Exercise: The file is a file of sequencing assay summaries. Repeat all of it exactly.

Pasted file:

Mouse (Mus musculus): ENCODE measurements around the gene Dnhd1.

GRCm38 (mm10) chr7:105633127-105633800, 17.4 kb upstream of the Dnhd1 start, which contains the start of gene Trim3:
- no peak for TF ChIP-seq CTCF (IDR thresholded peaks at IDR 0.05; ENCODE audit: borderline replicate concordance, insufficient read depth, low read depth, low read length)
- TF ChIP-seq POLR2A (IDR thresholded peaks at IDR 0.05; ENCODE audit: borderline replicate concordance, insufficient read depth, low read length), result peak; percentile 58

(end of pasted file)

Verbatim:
Mouse (Mus musculus): ENCODE measurements around the gene Dnhd1.

GRCm38 (mm10) chr7:105633127-105633800, 17.4 kb upstream of the Dnhd1 start, which contains the start of gene Trim3:
- no peak for TF ChIP-seq CTCF (IDR thresholded peaks at IDR 0.05; ENCODE audit: borderline replicate concordance, insufficient read depth, low read depth, low read length)
- TF ChIP-seq POLR2A (IDR thresholded peaks at IDR 0.05; ENCODE audit: borderline replicate concordance, insufficient read depth, low read length), result peak; percentile 58